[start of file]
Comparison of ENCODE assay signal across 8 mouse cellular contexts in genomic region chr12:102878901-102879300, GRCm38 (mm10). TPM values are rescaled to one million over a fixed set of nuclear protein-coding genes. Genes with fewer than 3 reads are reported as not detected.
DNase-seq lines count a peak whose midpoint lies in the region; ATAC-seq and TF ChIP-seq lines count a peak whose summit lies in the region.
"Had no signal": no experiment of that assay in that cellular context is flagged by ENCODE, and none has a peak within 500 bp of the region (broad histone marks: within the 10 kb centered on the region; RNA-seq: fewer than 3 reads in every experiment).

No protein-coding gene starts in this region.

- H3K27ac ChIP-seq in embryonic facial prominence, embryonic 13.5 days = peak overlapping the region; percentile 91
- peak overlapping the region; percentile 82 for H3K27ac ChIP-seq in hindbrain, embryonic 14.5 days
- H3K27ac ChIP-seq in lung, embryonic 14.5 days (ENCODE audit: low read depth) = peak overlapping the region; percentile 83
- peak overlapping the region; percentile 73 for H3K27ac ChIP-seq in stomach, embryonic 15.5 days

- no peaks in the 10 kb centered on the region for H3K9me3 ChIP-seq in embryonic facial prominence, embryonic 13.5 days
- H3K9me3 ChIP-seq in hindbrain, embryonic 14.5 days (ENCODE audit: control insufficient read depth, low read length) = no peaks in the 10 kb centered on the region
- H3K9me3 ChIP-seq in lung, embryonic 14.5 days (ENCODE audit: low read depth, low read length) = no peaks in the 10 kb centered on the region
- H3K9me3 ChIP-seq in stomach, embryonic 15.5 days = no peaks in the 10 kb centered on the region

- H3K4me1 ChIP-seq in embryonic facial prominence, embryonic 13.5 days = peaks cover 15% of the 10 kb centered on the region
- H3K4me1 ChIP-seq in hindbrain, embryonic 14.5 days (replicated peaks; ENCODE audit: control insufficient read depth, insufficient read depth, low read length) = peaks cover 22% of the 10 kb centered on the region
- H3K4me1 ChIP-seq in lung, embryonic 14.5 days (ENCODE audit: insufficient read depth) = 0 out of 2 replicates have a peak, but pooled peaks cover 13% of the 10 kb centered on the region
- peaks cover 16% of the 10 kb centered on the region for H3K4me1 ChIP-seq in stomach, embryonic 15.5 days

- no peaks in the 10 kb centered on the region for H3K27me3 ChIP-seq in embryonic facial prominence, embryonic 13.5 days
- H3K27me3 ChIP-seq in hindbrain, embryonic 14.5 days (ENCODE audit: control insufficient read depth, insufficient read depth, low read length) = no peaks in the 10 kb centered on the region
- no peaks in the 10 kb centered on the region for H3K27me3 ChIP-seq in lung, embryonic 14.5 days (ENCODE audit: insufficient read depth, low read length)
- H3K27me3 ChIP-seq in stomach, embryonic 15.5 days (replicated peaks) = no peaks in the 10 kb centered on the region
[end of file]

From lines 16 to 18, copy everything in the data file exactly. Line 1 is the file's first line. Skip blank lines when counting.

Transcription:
- peaks cover 16% of the 10 kb centered on the region for H3K4me1 ChIP-seq in stomach, embryonic 15.5 days

- no peaks in the 10 kb centered on the region for H3K27me3 ChIP-seq in embryonic facial prominence, embryonic 13.5 days
- H3K27me3 ChIP-seq in hindbrain, embryonic 14.5 days (ENCODE audit: control insufficient read depth, insufficient read depth, low read length) = no peaks in the 10 kb centered on the region